These three spokeswomen really made me cringe. An especially nice touch is that they picked people whose accents were so pronounced that they had to have subtitles.

You might say, "But the Daily Show is satire and supposed to poke fun at stereotypes." Agreed, and the piece was quite funny, but it wasn't was just the Daily Show. Watching the Sunday news talk shows today was torture as West Virginia was pounded by pundit after pundit as being a racist and backward state. Every network had its examples.

My question is this: Do national media types look for people to interview who they think will fit the stereotype they are reporting on? This is not a new, post-CNN phenomenon: I recall when I was just a lad seeing a CBS news report on the famous "Pot Plane" crash at Yeager (then called Kanawha) airport. This happened in Charleston, on Keystone Drive. I know people who live on Keystone Drive and they are normal folks who look and sound much like I and most Charlestonians do. But they found a guy to talk on camera who honestly sounded like the village idiot from some holler in Mingo County. I remember thinking then how it seemed that every time we hit the national news we have very poor spokespeople.

And so it goes. And I fear it will go this way for a long, long time. So please, let's rethink the idea of intentionally putting our voters in the national spotlight.

We ain't ready for prime time.

Tuesday, May 13, 2008

Wireless, yes, but do they have a grammar checker?

Sign at the corner of Jefferson Road and Kanawha Turnpike.

Friday, May 09, 2008

An Open Letter to Unlikely West Virginia Voters

We can make a difference this time. A HUGE difference.

Our Democratic primary election is almost always irrelevant, coming too late in the season to really matter. I recall my mother and father being proud that West Virginia made such a huge difference in the 1960 presidential election because it was thought that a Roman Catholic JFK couldn't possibly win here, and when he did - by a landslide - it put him over the top in the eyes of the country's pundits. The meager number of delegates he won didn't do it; rather it was the statement that was made by the way we overcame our stereotypes, xenophobia and prejudice and said that this candidate transcended those things because we thought he was the right person for the job.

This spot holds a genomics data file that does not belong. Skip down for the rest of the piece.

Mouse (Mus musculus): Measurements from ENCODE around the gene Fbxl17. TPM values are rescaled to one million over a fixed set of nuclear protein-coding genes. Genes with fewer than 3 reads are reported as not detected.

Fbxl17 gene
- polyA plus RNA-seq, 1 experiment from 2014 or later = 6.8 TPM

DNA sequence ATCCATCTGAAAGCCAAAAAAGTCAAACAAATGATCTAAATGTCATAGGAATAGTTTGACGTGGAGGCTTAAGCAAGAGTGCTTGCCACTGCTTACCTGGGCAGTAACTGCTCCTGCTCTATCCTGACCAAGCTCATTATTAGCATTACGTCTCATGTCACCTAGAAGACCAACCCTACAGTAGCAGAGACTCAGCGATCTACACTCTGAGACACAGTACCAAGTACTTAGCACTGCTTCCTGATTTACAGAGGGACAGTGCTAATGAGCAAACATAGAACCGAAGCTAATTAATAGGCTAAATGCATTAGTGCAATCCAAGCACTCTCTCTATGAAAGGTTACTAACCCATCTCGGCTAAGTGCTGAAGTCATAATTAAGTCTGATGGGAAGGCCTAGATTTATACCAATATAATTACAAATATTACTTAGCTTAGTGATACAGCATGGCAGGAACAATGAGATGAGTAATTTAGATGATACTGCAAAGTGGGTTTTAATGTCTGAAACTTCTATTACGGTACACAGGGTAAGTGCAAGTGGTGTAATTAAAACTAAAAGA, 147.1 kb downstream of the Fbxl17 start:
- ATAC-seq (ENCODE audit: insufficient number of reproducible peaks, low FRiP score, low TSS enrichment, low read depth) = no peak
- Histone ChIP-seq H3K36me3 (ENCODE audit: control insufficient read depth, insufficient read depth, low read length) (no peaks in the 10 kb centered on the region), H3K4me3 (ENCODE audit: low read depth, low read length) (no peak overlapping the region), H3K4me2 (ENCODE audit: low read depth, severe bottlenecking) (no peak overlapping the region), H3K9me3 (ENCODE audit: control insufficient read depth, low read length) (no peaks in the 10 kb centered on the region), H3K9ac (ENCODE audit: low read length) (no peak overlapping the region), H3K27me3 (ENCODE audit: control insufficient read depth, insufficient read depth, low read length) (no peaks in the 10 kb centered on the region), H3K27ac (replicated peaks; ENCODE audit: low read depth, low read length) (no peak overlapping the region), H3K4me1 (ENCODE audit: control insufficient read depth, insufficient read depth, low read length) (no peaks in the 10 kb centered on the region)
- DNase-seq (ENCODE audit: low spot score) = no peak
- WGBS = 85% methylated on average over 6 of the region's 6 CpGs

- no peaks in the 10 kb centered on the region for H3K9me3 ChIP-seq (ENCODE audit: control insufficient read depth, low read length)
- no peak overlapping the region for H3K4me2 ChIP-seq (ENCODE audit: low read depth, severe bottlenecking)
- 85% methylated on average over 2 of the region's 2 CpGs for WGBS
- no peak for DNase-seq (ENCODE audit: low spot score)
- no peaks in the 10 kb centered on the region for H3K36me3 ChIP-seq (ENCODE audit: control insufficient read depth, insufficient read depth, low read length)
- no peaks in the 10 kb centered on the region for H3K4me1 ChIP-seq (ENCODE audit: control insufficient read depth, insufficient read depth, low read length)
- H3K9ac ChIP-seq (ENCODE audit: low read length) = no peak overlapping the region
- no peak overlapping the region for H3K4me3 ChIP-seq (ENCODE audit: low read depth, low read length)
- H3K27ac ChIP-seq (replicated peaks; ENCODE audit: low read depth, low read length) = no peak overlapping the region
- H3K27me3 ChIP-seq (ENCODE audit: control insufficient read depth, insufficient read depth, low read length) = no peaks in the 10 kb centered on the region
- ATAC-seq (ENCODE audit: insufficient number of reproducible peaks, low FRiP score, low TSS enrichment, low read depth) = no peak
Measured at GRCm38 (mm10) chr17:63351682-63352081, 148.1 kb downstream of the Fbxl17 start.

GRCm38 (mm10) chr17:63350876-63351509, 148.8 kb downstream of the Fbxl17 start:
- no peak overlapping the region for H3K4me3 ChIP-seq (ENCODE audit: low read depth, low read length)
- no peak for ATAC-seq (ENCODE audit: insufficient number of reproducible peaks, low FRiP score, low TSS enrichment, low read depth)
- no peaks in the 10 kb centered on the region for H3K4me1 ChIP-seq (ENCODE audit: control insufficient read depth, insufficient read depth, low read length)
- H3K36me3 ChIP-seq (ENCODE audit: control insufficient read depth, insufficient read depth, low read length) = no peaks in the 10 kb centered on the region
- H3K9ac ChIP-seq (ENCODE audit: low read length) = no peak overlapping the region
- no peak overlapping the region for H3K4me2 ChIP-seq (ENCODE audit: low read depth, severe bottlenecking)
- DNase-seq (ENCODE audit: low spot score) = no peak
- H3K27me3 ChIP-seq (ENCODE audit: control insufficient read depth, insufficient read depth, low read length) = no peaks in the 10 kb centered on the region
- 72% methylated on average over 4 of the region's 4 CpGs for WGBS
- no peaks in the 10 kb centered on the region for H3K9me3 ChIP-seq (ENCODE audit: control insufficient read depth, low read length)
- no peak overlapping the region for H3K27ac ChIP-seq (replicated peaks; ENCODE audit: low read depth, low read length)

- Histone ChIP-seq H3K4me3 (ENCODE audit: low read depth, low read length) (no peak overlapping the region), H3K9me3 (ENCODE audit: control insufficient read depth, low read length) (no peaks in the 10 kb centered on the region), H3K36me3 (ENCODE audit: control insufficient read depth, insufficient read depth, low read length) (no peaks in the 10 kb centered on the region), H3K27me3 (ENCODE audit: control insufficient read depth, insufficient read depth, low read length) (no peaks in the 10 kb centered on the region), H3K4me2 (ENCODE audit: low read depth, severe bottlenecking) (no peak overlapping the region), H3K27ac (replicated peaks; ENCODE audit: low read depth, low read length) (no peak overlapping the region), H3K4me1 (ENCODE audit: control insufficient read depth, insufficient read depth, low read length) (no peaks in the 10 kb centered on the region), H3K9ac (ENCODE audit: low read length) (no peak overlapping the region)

This time it could be bigger.

According to all the pundits Hillary Clinton should dominate Tuesday's vote in West Virginia because of simple demographics and the the perception that we won't vote for an African-American. She is sitting precariously on the edge looking down into the abyss of defeat in this nomination process. She is clinging to the "certainty" of a victory in our state to keep her life support going for one more week, to keep the fund raising going for one more week, to keep the contest alive for one more week.

We can end it.

If all of the people who are unlikely to vote (which sadly is the majority of our registered voters) were to show up on Tuesday and drop Obama's name in the ballot box the race will be over by Wednesday morning. Add a few "undecided"voters to the total and the defeat would be stunning. It would be of historical proportions. We could tell our grandchildren about the time that West Virginia made a huge difference in the outcome of a national election. We could tell them about the time when people put aside their prejudice and voted with the majority of the country for a presidential candidate.